“Forensic” and “Plans”: signifier words

When used about two centrist figures, these words infuriate many on the left. "Forensic" is used ad nauseam to describe Keir Starmer’s interactions with the government and “plans” was a key part of Elizabeth Warren’s brand. The deployment of these words is an interesting and easily understood example of an important communications concept. We can … Continue reading “Forensic” and “Plans”: signifier words

The right, adaption & the primary contradictions

Before (perhaps instead) of completing what was supposed to be a two-post commentary on the result of the general election in the UK, I felt it important to elaborate on something I mentioned in the first post. Having finally got around to reading Stuart Hall’s “The Great Moving Right Show”, I was struck by how … Continue reading The right, adaption & the primary contradictions

The UK general election 2019: What breaks a butterfly upon a wheel? (I)

The Labour decision to back a second referendum was a mistake from a campaigning perspective. As a campaign, it signalled the following to Leave voters. Labour could not be trusted and was a party of politics as usual. It reinforced the personal smearing on Corbyn as someone who could not be trusted. This article does … Continue reading The UK general election 2019: What breaks a butterfly upon a wheel? (I)

Demographics, Voting blocs and wishful thinking

A video from a 2014 marketing summit and a Sri Lankan political opinion piece from the start of this week provided some thought-provoking insight into a form of reductionism and generalisation. This kind of thinking is not just misleading, for campaigns it is a dangerous trap that can undermine communications and marketing. As Adam Conover … Continue reading Demographics, Voting blocs and wishful thinking

Ideology and campaigns

https://www.youtube.com/watch?v=Pk8ibrfXvpQ The idiosyncratic (and always thought-provoking) musings of Zizek aside, ideology has a hugely important but often misunderstood role in the current era of campaigns. It is also one of the four primary criteria in the disruption model of politics. It is crucial to draw a distinction between ideology and policies in this context. Quoting from a previous … Continue reading Ideology and campaigns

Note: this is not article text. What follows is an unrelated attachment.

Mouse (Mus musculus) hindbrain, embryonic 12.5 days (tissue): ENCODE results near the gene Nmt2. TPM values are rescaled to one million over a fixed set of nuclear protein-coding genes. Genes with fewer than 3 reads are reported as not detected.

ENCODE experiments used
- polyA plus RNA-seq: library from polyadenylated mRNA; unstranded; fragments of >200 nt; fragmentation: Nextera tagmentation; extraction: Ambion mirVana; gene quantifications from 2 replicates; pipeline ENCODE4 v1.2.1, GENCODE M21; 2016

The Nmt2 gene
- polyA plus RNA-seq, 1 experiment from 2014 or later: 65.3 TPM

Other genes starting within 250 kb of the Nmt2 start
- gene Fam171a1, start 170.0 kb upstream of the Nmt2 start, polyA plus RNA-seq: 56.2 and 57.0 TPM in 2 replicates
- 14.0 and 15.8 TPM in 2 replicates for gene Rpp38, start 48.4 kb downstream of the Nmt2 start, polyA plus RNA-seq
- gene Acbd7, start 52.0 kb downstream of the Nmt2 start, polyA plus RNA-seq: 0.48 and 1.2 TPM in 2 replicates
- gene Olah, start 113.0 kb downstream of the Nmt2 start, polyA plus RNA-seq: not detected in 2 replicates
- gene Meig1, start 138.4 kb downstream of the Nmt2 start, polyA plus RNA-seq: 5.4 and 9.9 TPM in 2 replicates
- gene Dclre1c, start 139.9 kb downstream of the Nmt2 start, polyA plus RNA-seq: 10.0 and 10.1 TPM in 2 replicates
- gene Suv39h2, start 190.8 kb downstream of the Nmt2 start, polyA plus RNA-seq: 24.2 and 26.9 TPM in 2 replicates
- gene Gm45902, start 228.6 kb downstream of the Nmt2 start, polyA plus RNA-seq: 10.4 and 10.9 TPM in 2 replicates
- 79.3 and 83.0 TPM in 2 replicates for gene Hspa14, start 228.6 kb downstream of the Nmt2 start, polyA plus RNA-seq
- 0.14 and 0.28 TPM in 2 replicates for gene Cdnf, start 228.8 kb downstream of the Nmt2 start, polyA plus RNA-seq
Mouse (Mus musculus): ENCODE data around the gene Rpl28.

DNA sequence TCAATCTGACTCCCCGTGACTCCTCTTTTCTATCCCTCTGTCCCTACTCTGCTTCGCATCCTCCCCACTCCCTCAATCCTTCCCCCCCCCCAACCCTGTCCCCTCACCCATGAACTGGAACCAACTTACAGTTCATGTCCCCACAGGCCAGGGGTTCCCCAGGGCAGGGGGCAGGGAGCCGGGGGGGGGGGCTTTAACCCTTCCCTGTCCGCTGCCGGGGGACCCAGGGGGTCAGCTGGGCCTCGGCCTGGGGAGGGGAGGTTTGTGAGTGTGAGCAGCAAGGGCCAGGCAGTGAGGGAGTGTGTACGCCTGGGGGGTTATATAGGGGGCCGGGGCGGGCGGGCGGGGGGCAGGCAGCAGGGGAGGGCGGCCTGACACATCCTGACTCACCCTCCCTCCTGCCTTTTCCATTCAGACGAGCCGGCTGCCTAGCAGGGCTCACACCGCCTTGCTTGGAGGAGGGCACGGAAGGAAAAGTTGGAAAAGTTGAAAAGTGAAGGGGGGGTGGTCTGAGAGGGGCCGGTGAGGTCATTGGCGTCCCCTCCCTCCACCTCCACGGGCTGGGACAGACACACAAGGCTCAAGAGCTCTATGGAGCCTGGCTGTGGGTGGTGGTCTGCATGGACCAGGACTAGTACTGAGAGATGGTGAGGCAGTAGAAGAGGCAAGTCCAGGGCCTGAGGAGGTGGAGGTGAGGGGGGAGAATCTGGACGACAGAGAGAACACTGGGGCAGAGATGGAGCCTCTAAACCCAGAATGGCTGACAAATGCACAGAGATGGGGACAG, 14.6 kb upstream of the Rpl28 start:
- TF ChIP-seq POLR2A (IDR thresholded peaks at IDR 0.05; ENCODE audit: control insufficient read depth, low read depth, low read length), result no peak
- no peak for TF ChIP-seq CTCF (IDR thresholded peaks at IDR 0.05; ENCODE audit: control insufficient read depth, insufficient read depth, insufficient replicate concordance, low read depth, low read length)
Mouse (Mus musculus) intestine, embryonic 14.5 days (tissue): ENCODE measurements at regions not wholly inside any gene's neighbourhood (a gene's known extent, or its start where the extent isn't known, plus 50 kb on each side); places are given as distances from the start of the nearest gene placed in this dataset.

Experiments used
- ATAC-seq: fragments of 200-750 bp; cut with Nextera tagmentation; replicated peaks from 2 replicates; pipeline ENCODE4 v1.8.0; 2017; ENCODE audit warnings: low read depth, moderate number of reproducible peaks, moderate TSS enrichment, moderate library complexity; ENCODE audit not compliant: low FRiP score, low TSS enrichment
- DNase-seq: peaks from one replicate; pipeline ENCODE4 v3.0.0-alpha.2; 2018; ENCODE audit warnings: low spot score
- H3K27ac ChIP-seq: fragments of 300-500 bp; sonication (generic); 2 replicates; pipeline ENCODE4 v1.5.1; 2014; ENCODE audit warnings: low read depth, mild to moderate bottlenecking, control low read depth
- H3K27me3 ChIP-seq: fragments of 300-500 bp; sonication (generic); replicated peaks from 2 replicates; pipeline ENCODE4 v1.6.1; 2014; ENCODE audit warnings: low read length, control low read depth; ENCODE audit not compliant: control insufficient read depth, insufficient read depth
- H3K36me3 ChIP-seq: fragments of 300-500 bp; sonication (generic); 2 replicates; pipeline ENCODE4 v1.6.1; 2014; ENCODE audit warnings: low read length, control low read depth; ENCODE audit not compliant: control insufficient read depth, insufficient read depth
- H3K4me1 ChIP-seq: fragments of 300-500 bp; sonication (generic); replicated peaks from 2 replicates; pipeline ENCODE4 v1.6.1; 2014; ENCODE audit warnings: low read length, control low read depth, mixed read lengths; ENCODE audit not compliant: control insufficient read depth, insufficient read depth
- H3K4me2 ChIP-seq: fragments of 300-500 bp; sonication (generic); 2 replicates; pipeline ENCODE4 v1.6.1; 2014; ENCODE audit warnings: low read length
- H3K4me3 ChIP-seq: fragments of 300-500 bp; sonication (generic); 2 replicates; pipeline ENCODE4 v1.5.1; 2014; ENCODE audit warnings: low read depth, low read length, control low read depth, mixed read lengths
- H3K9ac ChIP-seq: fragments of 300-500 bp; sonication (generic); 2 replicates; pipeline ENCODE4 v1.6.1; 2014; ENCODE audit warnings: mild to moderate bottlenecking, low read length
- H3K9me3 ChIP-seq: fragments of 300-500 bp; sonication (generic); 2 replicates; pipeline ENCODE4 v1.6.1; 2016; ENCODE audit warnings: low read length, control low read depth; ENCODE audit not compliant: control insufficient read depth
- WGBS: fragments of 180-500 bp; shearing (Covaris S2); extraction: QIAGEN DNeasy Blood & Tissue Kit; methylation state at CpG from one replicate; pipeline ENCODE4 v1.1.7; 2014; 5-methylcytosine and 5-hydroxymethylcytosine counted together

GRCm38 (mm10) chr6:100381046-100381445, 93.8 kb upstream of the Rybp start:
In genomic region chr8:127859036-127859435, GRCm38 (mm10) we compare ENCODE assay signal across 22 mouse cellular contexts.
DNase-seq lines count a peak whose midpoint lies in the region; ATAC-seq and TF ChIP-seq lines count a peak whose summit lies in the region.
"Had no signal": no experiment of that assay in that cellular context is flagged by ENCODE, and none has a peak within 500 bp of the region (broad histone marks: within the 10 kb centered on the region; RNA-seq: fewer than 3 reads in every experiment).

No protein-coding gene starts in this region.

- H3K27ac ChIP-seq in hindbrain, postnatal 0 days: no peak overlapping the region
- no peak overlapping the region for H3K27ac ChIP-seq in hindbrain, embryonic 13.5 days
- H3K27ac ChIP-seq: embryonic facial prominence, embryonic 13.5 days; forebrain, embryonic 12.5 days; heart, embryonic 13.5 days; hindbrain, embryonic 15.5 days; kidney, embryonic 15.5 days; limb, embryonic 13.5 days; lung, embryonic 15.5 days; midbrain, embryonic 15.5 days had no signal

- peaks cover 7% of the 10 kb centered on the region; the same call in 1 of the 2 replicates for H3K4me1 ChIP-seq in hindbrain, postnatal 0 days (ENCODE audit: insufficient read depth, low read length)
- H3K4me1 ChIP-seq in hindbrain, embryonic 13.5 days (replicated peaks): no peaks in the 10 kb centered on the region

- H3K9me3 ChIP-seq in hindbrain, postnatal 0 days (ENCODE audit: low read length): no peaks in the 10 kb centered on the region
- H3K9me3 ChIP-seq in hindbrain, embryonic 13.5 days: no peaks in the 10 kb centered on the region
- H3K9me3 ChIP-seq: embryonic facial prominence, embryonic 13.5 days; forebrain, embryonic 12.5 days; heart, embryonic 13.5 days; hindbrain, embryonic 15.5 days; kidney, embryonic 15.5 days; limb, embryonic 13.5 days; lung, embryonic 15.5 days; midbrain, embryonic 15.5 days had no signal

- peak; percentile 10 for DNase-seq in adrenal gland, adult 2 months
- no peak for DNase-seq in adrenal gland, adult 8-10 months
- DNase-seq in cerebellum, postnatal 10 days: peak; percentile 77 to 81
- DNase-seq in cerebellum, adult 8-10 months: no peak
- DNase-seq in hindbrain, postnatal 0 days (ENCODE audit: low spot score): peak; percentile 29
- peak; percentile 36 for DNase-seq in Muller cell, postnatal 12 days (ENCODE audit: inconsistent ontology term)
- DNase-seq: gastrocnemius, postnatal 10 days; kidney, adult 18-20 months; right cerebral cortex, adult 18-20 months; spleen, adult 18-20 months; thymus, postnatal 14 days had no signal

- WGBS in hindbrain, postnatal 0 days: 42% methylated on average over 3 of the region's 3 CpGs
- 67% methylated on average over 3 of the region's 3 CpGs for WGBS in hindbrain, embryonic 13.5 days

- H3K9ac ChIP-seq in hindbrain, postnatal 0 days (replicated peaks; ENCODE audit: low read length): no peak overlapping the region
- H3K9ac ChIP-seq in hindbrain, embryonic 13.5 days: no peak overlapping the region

Using the Political Disruption Model

This event which provided the most detailed articulation to date of Gotabaya Rajapaksa’s inevitable Presidential campaign also provides an opportunity to apply the political disruption model. As I (smugly) pointed out on Twitter, I identified the contours of this campaign earlier this year. With one exception, applying the model to the campaign shows that it meets the … Continue reading Using the Political Disruption Model

The Political Disruption Model v1

I’ve been working on a model of political disruption that covers challenges to mainstream parties and politics. This includes situations where the ultimate goal was achieved, as in the case of the Trump campaign or ones that have significantly shifted the political landscape, such as Corbyn with the Labour Party in the UK and Bernie Sanders … Continue reading The Political Disruption Model v1

Cynthia Nixon & political party disruption

I should preface my comments on the New York Governor Democrat primary campaign by acknowledging that the latest polling has Cuomo ahead of Nixon.  However, there is a momentum shift toward her. The Nixon campaign bears the traits that I have previously identified as important in successful insurgent political campaigns. While I’m still working on … Continue reading Cynthia Nixon & political party disruption

Political candidates in Sri Lanka, #GE2017 aftermath

This is a typical example of the worthy but flawed thinking that so many people have about politics in Sri Lanka: Do we at least now not need to think beyond blind allegiance to a colour of a political party but select good, honest men and women with integrity to exercise our sovereign legislative, executive … Continue reading Political candidates in Sri Lanka, #GE2017 aftermath